Apart from the debate on what size blocks should be, it is interesting to consider the fee economy that could arise when supply and demand of blockspace are able to interact freely.
In deze presentatie gaat Peter R. Rizun niet in op de vraag of er een maximale blocksize moet zijn, maar stelt hij dat er een markt is voor transaction fees wanneer er geen sprake is van een maximale blocksize. Dit komt doordat miners naast het toevoegen van blocks aan de blockchain nog een andere taak hebben, namelijk het produceren van een digitaal goed: blockspace. De hoeveelheid blockspace die beschikbaar is staat in wisselwerking met de vraag naar dit goed. Wanneer er veel vraag is zullen mensen bereid zijn om hogere fees te betalen om te zorgen dat hun transctie wordt opgenomen in een block, miners zullen hierop inspelen met de beschikbare blockspace. Los van het debat over hoe groot de blocks nu moeten zijn, is het interessant om na te denken over de markt die kan ontstaan wanneer er een vrije interactie is tussen vraag en aanbod.
Aside from various solutions that revolve around varying Bitcoin's blocksize, there are solutions that move the majority of Bitcoin transactions off-chain so that more transactions can be done while still having relatively small blocks. Worth mentioning here is the Lightning Network; a network of payment channels where numerous transactions can take place between parties in a completely trustless way, without burdening the Bitcoin blockchain and without threatening Bitcoin's trustless character. Using the Lightning Network, only a few transactions take place on the Bitcoin blockchain: one transaction required for opening a payment channel and one to close the payment channel.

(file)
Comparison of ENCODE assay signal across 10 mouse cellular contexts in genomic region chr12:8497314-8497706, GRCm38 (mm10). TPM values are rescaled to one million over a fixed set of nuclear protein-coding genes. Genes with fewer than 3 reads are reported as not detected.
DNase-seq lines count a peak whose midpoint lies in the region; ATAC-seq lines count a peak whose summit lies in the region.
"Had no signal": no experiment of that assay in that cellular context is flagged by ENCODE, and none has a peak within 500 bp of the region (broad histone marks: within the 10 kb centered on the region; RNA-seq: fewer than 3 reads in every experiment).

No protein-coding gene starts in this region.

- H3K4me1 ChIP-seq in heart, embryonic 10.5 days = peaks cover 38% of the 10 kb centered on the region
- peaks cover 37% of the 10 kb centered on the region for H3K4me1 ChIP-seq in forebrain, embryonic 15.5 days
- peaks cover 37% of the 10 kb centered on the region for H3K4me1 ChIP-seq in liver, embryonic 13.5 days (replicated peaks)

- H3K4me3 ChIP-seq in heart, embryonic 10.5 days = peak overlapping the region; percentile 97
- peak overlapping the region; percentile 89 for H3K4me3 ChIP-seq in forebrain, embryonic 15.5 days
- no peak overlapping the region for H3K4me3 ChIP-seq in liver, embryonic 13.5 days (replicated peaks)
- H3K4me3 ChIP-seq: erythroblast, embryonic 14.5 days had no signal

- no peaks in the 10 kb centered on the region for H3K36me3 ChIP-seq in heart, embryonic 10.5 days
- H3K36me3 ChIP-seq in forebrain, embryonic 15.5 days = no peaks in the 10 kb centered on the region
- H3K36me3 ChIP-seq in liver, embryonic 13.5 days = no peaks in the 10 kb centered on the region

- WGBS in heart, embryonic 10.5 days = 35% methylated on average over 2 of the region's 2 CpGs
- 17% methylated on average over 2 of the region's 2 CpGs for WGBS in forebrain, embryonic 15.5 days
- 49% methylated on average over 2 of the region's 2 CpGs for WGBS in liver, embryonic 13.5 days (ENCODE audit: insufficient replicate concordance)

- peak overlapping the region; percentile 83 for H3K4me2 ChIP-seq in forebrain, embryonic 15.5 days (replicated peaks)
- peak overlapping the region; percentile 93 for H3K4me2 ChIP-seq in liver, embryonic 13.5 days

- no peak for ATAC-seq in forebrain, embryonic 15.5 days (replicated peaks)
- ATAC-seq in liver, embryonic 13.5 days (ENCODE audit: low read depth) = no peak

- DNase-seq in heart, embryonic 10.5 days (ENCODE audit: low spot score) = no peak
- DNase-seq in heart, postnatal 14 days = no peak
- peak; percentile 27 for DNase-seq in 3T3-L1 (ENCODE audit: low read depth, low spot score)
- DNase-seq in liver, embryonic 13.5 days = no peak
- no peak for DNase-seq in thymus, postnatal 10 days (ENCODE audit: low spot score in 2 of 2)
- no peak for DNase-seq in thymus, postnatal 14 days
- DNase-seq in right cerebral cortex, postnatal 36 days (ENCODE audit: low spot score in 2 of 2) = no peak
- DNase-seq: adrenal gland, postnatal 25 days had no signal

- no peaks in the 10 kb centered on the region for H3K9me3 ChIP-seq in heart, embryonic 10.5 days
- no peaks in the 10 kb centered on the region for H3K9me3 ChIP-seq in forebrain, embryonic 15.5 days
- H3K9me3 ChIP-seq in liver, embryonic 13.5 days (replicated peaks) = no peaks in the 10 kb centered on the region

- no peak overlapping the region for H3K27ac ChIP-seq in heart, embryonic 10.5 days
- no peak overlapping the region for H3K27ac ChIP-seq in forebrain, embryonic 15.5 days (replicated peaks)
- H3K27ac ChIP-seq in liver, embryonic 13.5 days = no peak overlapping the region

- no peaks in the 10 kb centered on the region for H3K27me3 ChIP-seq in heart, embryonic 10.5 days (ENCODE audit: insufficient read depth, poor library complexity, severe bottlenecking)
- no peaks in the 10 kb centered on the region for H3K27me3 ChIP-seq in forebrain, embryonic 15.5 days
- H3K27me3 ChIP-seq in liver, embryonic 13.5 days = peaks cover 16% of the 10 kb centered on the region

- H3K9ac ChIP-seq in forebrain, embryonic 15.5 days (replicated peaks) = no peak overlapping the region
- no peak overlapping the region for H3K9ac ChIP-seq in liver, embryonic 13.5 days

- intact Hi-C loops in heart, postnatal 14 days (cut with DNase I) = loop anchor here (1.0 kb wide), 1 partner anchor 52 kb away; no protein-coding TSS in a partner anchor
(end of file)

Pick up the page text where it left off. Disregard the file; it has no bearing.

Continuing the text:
While on this topic, we would also like to mention Corné Plooy's work in this area. Corné has been developing Amikopay since 2011. The methods used therein are similar to how the Lightning Network works. Corné describes it as:
A decentralized network for fast, secure, cheap and privacy-friendly off-blockchain Bitcoin transactions.
Approaching the problem from various perspectives has expanded our knowledge on the possibilities and impossibilities surrounding Bitcoins's scalability. Specialists from various backgrounds have contributed to providing input for solutions; Bram Cohen, architect/invent of BitTorrent — Adam Back, architect/inventor of Proof-of-Work — Wladimir van der Laan / Gavin Andresen, Core-developers Bitcoin — Peter Wuille / Gregory Maxwell, Core-developers Bitcoin & Blockstream.
A lot of ground has yet to be covered to come to consensus and realize a fitting solution. Meanwhile, the Bitcoin community steadily continues innovating.
Have the workshops in Montreal resulted in a solution? No. However, this was not the goal. The goal was to analyze the problem and determine what factors need to be considered when designing solutions. These new insights will be used to present solutions at the next conference, this weekend in Hong Kong.
We will be travelling to Hong Kong (December 6–7) to attend the second Scaling Bitcoin workshop. Afterwards, we will report back on all the interesting talks there!